Twitter LinkedIn
Insurance

Hotel Operator's Negligent Failure to Prevent Sex Trafficking Precludes it from Liability Coverage

June 14, 2018

By: Marni Sabrina Berger

As sex trafficking continues to raise significant concerns for the hospitality industry, operators will have to weigh the sometimes competing business and legal interests of protecting consumer/customer privacy, while also helping to combat trafficking and assault in the industry.

A recent opinion of the U.S. District Court of the Eastern District of Pennsylvania illustrates this conflict for operators. The judge in the case granted a motion for judgment on the pleadings filed by a commercial general liability insurer (“the CGL insurer”) seeking a declaration that it had no duty to provide commercial general liability coverage to its motel owner and operator policyholder for the negligent failure to prevent human sex trafficking from occurring on its property. The basis for the Court’s denial of coverage was twofold:

  1. Application of the assault and battery exclusion in the business liability policy issued by the CGL insurer and;
  2. A grant of coverage would violate public policy by allowing the motel to financially benefit from sex trafficking.

The underlying facts of the case stem from a series of events in which a minor female alleged that she was “recruited, enticed, solicited, harbored and/or transported to engage in commercial sex acts” at a motel owned and operated by the CGL insurer’s policyholder, a hospitality management company (“the operator”). The minor female’s claims against the operator sounded in negligence; negligence per se; negligent infliction of emotional distress; and intentional infliction of emotional distress. Her claims were premised on allegations that the operator’s employees routinely directed the minor female and traffickers to the same room in the back of the property where she was forcibly compelled to engage in commercial sex acts. She was also allegedly held at gunpoint and threatened to engage in sex acts with multiple traffickers. The crimes that she alleged were committed against her included: trafficking of a minor, rape, sexual assault, and indecent assault.

While the operator contended that the assault and battery exclusion did not preclude coverage because the claims against it sounded in negligence, the Court held that the exclusion in the CGL insurer’s policy applied to preclude coverage for all of the conduct alleged by the plaintiff. In pertinent part, the exclusion provided: “[r]egardless of the culpability or intent of any person, this insurance does not apply to ‘bodily injury’ . . . arising out of any 3. ‘act or omission in connection with the prevention or suppression of such acts, including the alleged failure to provide adequate security.’” The exclusion also applied to claims for emotional distress arising out of an assault and battery, or out of physical altercations, including but not limited to, “allegations of negligent hiring, placement, training or supervision, or to any act, error or omission relating to such an assault or battery, or physical altercation.” The Court interpreted this language to mean that negligent conduct contributing to an assault and battery falls squarely within the exclusion.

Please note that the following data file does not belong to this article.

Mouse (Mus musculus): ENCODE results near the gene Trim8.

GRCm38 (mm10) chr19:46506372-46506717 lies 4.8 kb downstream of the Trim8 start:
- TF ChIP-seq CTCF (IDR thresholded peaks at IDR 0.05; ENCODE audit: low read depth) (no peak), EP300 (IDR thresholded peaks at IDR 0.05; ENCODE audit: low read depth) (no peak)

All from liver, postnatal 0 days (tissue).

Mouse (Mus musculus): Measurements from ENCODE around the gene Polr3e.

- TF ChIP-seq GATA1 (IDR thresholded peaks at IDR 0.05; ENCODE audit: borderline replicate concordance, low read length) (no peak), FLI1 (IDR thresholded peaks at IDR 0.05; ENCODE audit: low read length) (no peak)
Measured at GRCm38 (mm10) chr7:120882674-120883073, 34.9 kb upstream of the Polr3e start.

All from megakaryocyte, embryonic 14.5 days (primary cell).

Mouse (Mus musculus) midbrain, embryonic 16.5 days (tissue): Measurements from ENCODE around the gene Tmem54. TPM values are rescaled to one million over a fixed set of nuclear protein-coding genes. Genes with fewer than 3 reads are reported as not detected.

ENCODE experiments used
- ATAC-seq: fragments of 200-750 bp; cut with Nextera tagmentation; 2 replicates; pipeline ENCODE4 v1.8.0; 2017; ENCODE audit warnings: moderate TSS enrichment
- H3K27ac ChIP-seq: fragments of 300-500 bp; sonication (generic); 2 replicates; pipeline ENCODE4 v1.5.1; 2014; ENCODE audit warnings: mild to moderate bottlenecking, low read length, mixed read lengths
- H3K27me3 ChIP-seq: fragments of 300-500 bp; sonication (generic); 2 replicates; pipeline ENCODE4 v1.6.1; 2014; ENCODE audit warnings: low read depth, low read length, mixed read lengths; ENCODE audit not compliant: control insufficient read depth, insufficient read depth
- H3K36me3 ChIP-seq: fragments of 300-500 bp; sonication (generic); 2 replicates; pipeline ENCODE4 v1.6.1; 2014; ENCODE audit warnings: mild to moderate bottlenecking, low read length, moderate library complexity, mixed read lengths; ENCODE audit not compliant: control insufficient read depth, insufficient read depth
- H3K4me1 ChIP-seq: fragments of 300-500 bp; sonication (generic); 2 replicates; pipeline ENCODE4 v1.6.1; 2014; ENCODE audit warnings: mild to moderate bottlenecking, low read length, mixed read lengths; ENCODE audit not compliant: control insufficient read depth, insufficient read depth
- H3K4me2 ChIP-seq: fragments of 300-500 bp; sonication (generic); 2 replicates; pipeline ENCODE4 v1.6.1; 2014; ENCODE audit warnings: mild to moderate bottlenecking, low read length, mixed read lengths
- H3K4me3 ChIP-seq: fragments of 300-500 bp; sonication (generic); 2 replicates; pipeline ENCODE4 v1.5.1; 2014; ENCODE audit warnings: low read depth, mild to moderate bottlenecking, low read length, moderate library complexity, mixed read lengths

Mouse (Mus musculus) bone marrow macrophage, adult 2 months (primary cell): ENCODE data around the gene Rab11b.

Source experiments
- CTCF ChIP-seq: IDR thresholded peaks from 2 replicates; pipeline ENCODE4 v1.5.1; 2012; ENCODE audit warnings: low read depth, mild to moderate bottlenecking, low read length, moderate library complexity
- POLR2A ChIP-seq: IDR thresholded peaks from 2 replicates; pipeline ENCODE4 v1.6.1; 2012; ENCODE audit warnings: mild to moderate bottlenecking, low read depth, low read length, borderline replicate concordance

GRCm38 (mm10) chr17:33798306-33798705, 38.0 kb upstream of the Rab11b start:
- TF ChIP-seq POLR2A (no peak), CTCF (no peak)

In addition to concluding that the specific language of the assault and battery exclusion in the CGL insurer’s policy served as a complete bar to coverage, the Court determined that it would be against public policy to insure the operator against the plaintiff’s claims for intentional torts and/or criminal acts. To extend coverage to the CGL insurer would be to allow the operator to financially benefit from human sex trafficking—a benefit the Court was not willing to confer upon the operator. 

This opinion serves as an eye-opening reminder to business owners and operators within the hospitality industry of the competing business interests of protecting the privacy of clientele and combating sex trafficking and other forms of assault and battery.


Disclaimer: This post does not offer specific legal advice, nor does it create an attorney-client relationship. You should not reach any legal conclusions based on the information contained in this post without first seeking the advice of counsel.
 

About the Author:

Marni Berger

Marni S. Berger is an Associate in the Firm's Insurance Law Department. In this capacity, she represents insurers in all facets of complex commercial litigation and coverage disputes involving the interpretation and meaning of critical language under contractual liability agreements, as well as commercial general liability, motor vehicle, disability, employers’ liability, disability/health, and other policies of insurance. Learn More.